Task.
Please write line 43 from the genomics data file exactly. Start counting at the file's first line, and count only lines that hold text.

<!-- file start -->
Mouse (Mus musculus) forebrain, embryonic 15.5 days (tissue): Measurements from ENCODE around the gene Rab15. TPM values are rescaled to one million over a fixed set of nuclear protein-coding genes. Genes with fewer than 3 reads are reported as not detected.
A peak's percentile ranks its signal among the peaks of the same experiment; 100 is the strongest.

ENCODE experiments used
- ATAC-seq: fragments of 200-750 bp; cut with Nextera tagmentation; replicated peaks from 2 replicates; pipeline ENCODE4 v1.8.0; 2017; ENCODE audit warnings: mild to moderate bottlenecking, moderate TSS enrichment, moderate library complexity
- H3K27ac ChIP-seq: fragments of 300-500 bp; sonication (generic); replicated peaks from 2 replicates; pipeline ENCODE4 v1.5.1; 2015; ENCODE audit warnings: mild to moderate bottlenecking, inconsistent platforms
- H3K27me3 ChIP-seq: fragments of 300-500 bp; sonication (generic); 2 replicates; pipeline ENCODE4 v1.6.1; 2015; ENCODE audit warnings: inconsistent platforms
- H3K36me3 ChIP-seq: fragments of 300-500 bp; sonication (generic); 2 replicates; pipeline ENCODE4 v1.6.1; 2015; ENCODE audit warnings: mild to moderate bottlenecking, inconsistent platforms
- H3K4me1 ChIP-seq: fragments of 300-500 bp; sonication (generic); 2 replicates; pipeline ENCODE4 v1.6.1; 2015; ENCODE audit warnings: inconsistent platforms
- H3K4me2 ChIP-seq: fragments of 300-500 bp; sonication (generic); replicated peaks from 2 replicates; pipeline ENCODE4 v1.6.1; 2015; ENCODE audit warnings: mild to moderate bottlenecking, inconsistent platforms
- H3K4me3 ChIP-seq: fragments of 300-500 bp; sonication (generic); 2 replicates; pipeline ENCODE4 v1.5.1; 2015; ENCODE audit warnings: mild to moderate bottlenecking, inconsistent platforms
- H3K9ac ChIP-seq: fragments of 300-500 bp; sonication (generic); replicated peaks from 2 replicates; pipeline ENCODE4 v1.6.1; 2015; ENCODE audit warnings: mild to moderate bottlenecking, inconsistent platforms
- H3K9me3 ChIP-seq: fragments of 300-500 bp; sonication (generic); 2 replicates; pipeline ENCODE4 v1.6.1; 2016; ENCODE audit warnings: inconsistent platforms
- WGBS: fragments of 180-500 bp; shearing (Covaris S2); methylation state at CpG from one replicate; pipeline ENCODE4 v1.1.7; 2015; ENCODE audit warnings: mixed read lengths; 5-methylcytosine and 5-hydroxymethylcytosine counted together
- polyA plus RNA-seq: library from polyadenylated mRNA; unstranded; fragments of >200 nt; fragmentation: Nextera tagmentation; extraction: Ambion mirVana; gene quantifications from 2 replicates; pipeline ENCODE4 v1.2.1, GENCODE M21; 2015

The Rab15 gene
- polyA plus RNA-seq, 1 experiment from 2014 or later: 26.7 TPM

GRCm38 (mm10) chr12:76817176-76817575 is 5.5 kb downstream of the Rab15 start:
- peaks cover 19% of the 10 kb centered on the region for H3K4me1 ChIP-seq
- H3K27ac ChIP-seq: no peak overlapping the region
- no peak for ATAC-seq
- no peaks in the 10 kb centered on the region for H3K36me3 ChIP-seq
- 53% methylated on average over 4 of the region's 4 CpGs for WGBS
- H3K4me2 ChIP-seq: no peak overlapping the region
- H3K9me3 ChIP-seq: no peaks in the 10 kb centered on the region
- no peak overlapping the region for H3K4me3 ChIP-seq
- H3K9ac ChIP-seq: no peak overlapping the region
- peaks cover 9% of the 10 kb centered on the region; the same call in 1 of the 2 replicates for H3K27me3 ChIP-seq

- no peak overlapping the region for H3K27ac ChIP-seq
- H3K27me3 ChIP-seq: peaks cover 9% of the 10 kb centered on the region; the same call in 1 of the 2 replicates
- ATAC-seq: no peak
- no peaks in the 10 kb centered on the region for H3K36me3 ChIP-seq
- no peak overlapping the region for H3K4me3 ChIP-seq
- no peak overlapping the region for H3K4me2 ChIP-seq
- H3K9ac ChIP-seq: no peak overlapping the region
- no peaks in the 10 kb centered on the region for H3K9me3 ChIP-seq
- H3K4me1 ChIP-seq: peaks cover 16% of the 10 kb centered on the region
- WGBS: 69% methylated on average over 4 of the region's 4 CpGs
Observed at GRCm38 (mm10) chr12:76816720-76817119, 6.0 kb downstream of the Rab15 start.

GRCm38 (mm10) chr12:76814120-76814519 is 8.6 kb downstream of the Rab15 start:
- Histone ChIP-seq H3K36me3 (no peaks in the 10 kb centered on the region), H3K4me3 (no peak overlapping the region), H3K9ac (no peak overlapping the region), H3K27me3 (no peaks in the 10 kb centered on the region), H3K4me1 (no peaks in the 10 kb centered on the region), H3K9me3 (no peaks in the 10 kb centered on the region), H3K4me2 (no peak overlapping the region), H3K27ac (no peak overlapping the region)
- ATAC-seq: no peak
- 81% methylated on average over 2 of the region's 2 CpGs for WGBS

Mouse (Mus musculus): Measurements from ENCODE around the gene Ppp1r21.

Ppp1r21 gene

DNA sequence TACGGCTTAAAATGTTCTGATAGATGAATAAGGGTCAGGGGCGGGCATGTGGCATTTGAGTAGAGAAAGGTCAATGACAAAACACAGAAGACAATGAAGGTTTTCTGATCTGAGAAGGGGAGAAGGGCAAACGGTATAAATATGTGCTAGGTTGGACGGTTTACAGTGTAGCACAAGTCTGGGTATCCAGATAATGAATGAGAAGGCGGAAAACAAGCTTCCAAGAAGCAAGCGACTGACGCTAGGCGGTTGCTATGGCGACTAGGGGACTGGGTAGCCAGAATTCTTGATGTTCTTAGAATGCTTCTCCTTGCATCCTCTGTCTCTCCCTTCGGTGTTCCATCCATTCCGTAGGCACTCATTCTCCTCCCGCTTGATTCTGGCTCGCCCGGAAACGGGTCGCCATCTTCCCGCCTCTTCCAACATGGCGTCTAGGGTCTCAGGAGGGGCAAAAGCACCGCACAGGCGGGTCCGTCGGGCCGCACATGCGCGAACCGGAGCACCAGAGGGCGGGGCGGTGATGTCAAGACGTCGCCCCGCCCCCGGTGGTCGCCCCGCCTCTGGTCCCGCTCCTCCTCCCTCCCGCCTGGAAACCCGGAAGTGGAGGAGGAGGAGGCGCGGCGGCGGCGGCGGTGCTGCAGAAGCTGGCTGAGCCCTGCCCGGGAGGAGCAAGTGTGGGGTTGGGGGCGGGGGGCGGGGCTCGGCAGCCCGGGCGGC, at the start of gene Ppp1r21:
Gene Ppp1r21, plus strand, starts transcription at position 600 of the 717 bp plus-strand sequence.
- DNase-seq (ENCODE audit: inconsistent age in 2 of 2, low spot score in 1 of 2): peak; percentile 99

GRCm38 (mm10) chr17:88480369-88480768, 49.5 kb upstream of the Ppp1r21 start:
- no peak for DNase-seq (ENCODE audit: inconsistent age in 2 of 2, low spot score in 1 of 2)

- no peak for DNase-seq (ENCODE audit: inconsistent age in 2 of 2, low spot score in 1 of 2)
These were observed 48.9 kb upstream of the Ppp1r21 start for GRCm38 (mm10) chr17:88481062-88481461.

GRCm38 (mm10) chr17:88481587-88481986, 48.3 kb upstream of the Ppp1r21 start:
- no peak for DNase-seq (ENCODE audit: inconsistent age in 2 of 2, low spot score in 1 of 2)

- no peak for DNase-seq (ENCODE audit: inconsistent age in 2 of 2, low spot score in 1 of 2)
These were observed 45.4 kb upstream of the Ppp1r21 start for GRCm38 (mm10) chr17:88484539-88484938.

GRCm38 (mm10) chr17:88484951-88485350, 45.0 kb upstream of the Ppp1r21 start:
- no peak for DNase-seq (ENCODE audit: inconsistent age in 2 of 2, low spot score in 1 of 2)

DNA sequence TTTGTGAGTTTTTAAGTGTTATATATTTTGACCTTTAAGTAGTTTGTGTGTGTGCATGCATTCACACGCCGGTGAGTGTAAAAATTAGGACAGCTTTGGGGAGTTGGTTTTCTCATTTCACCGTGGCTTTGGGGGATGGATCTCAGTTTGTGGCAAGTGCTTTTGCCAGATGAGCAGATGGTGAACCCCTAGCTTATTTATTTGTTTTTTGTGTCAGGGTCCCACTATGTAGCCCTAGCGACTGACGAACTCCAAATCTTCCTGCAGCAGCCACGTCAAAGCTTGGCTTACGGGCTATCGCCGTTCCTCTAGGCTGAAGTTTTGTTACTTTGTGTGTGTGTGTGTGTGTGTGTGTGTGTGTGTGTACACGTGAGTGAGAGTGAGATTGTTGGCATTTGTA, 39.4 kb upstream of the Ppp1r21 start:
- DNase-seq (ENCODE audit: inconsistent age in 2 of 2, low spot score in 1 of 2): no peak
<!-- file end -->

Mouse (Mus musculus): Measurements from ENCODE around the gene Ppp1r21.